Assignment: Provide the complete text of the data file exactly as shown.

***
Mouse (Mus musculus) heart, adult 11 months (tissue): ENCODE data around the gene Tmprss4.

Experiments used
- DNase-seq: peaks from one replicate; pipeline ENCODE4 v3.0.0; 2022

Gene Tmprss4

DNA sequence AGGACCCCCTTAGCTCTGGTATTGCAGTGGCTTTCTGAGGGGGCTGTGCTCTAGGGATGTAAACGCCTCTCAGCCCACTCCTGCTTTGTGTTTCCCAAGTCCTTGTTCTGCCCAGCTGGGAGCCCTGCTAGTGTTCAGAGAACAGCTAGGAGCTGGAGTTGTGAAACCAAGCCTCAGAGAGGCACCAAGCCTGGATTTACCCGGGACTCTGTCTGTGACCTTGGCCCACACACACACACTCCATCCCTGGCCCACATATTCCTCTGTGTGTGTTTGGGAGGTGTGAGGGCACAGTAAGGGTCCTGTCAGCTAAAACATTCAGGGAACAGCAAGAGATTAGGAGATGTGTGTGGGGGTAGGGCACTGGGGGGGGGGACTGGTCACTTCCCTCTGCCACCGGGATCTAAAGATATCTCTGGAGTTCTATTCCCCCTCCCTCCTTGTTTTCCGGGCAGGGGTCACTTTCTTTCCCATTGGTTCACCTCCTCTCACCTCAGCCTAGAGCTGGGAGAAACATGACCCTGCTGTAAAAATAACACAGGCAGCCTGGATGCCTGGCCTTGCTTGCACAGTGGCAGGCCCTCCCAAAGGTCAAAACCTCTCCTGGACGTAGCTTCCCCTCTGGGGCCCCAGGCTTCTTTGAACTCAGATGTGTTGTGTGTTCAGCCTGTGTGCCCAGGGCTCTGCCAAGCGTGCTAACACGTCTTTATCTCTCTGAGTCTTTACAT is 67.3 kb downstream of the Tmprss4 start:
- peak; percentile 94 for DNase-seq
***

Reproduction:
Mouse (Mus musculus) heart, adult 11 months (tissue): ENCODE data around the gene Tmprss4.

Experiments used
- DNase-seq: peaks from one replicate; pipeline ENCODE4 v3.0.0; 2022

Gene Tmprss4

DNA sequence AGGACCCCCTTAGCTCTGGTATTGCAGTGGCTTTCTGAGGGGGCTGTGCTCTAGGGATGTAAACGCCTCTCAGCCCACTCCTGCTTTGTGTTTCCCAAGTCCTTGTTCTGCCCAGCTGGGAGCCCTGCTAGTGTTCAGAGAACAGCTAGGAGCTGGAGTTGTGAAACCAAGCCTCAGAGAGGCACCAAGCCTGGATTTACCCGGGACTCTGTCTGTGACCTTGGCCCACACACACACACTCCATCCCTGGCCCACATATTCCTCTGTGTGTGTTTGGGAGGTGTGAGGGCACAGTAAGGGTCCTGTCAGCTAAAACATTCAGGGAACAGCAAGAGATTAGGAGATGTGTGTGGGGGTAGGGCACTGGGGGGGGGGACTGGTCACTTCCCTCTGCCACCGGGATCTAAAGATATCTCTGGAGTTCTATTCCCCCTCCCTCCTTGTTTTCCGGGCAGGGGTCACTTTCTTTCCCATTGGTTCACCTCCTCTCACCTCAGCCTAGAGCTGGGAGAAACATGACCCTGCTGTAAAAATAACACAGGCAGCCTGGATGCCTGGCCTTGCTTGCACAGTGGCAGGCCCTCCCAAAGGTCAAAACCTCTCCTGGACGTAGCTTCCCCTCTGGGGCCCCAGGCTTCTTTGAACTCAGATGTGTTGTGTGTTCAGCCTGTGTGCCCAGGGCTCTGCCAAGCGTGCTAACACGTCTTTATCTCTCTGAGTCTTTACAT is 67.3 kb downstream of the Tmprss4 start:
- peak; percentile 94 for DNase-seq